Mad Makos
  |  First Published: June 2008

Ever had a favourite species in a particular form of fishing? For me it has to be gamefishing for mako sharks, and now is a great time to pursue them.

The attraction for me is the unpredictable behaviour of these sharks whether they are on a line or in their feeding manner. You can be burleying for tuna and the first indication one is around the boat is when this steely black eye is looking up at you. They will take lures on the troll, live and dead baits in burley trails or jigs intended for kingfish. And once they are hooked they may come rocketing out of the water in a series of spectacular somersaulting leaps, tear line off the best game reels in uncontrollable bursts, or just sulk all the way to the boat like someone with a bad toothache, what ever occurs they are one fantastic fish to target.

Tuna are around in good numbers in both yellowfin and albacore, and the preferred way to target these species is to burley. Cubes of mackerel, whole or half pilchards, drifted back will account for most takes, while a live bait may produce the better fish. Makos are a common by-catch while chasing the tuna so I would recommend you have a shark bait in the water at all times.

Unfortunatley, not everything goes to plan when fishing for mako and you may have to revert to trolling for tuna. This may be due to bad weather or just as a means to cover some water to find where the fish are. Once you’ve located the tuna, and if they are concentrated, try burleying to see if they will respond.

The tuna this season have been in as close as 20-fathoms with the Four Mile and Six Mile reefs holding fish. Run your lures out early as you may be surprised as to where you might find them. If nothing else, striped tuna may be there, giving you fresh bait for days of burleying.

Up at Montague Island, kingies and bonito are feeding on passing schools of sauries, as are a few tuna. Trolling live mackerel, small bibbed and bibless lures will account for most. And casting poppers on some heavy weight spin gear will supply some interesting and spectacular action.

On the bottom around the Island, snapper and morwong are the main captures at present, while back towards shore out from Tilba, sand flathead and the odd gummy shark are regular catches.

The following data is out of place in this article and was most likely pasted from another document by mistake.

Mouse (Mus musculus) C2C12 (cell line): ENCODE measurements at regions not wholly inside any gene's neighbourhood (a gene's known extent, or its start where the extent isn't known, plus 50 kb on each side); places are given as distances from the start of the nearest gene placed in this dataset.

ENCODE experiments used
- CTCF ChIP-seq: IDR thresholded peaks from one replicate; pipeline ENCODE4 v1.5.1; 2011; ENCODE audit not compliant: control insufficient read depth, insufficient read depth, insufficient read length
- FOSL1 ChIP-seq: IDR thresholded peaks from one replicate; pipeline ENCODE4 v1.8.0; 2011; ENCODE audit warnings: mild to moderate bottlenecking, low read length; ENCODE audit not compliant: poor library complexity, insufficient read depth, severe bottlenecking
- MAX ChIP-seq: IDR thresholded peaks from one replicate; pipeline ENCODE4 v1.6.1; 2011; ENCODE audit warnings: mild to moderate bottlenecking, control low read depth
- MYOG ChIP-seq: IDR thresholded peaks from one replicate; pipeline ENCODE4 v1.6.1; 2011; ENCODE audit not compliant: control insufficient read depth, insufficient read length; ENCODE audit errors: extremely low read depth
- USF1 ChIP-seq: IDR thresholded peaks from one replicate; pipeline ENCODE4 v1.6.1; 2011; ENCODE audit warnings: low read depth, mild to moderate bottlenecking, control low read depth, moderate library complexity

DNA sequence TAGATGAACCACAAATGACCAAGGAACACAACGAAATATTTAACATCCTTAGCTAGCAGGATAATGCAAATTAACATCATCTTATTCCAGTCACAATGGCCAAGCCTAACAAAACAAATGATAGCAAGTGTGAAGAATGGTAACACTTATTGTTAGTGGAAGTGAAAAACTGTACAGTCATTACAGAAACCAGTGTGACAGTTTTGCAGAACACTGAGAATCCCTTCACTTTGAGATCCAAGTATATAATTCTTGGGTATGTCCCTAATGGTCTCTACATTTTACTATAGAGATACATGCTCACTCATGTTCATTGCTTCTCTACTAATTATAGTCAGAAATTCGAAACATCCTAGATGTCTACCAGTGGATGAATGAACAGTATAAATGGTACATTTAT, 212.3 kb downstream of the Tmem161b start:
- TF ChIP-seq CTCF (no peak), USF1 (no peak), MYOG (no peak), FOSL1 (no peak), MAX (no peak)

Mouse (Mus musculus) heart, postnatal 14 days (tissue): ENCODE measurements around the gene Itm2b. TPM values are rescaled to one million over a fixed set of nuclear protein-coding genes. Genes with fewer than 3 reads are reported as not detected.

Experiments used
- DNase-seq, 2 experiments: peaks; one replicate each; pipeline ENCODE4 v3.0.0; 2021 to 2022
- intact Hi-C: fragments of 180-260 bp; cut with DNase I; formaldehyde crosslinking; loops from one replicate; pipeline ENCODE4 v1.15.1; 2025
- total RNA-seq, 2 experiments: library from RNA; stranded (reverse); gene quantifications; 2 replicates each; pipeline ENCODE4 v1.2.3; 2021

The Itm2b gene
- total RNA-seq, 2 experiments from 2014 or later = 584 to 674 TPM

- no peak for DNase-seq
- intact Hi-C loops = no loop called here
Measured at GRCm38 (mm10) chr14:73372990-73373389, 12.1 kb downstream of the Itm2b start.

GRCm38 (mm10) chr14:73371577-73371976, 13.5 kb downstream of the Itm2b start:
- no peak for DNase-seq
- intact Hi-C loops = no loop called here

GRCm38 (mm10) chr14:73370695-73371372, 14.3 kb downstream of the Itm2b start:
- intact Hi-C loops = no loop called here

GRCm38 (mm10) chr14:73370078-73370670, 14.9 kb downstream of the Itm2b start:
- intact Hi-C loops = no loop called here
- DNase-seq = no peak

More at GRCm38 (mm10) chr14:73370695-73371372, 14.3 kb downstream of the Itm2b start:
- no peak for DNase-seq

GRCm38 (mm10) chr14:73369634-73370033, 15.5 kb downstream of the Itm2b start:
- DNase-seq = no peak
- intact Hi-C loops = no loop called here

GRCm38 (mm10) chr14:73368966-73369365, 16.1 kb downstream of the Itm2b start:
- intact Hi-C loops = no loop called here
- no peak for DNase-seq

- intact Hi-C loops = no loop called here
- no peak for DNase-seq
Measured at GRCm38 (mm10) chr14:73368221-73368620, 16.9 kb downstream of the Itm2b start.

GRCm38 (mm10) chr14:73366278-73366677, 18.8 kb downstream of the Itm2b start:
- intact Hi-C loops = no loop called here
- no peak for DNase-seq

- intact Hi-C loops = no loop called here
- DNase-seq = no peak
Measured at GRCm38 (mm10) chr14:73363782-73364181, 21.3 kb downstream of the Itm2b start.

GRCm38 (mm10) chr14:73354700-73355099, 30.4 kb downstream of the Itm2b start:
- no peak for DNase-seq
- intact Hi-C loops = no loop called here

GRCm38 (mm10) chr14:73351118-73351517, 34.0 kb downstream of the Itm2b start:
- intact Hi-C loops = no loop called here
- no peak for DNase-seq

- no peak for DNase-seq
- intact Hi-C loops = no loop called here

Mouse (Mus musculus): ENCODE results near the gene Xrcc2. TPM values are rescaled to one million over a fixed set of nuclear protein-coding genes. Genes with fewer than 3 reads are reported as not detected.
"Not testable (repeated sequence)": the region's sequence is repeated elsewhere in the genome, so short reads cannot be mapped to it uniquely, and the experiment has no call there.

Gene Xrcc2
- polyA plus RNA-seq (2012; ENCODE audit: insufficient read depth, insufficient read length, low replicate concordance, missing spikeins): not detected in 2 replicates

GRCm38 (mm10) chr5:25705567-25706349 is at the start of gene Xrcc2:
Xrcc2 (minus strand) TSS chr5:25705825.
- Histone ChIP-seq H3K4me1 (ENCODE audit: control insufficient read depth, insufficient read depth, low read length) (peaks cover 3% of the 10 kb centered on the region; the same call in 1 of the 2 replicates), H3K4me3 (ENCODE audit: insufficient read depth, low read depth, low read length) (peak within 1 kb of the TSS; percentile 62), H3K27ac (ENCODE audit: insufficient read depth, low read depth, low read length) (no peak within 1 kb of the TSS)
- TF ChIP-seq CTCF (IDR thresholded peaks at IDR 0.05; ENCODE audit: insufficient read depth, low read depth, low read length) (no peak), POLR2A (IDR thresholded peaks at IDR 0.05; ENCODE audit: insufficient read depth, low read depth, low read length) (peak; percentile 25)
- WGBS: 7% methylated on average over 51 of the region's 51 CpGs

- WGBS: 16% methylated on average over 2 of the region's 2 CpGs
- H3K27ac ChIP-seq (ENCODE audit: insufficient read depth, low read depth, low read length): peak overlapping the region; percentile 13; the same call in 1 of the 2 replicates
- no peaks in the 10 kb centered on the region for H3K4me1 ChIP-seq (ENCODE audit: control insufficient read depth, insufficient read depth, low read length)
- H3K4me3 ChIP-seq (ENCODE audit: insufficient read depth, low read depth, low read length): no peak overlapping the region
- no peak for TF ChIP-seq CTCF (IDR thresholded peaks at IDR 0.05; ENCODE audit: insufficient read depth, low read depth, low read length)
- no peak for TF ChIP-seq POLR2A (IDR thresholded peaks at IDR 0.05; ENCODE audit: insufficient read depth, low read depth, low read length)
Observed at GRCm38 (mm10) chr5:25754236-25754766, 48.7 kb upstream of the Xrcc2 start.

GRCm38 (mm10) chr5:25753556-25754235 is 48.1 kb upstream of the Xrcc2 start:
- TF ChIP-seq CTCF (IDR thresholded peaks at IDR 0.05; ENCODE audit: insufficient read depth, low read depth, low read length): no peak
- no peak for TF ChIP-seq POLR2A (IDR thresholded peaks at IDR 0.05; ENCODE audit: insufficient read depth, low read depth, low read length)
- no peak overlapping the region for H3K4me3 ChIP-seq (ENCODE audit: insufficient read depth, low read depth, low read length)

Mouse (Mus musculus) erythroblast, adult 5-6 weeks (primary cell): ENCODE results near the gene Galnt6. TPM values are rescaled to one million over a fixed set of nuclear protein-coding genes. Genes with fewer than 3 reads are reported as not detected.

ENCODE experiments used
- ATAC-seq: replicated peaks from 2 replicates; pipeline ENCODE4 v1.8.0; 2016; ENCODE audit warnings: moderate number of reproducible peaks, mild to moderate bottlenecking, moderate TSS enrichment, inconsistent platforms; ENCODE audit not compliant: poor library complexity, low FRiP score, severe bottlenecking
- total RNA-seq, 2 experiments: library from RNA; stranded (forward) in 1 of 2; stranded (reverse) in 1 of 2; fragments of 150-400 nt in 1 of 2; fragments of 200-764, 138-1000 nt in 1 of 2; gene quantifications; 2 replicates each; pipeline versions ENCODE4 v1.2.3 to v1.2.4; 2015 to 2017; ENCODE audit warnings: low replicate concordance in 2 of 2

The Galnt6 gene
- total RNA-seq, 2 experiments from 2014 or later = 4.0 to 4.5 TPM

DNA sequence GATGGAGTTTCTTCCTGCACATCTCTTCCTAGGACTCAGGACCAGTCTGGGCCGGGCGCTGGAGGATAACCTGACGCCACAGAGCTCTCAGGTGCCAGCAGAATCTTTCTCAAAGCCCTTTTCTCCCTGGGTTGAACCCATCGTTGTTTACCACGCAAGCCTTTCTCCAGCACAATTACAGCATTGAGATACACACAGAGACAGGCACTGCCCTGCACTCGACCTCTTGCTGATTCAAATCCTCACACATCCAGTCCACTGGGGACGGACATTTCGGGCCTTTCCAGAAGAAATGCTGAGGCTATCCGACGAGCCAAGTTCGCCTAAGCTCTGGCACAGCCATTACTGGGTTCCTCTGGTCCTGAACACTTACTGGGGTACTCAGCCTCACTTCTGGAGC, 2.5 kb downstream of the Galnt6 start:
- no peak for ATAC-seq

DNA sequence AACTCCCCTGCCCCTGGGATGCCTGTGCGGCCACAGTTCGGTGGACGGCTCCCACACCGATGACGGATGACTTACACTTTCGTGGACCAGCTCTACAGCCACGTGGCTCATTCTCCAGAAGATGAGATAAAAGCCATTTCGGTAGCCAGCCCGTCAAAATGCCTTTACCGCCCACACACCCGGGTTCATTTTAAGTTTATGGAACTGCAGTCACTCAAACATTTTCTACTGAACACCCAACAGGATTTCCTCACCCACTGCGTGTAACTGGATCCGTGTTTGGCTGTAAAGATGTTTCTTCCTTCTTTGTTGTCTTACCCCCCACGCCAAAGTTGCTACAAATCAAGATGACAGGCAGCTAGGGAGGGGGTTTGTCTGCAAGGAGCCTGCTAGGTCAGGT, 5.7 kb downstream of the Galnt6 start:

The close in reefs south of Bermagui have good stocks of snapper hanging around them that can be targeted in various ways. Soft plastic lure fishing is popular close to the shore, while anchoring and burleying is popular on the slightly deeper reefs. Leather jackets are still a problem so you might have to move around a bit to avoid them.

The deeper Twelve Mile Reef has seen some nice trumpeter being caught and in the mix are mowies, snapper, ocean perch, and some huge jackets. You can also burley for tuna and sharks at the same time to cover more options.

Onshore rock fishing is firing in the form of some very nice drummer and some good groper thrown in. The main rocky headland is producing best with baits of cunjevoi, red crabs and cabbage weed. Early mornings and late evenings are best, and also keep a spin stick handy for passing schools of salmon and bonito.

Salmon are frequenting the beach providing good angling on the high tides. There has also been lots of small jewfish this season, and you can also expect to encounter gummy sharks, schools of bream and tailor of a night.

Sadly, the estuaries are going quiet with the best fishing occurring around the entrances of most systems. Luderick are the main stay with some excellent captures coming from the breakwalls around the bridge in the Bermagui River. Bream, trevally and the odd flathead are being taken in the warmer water of the rising tide.

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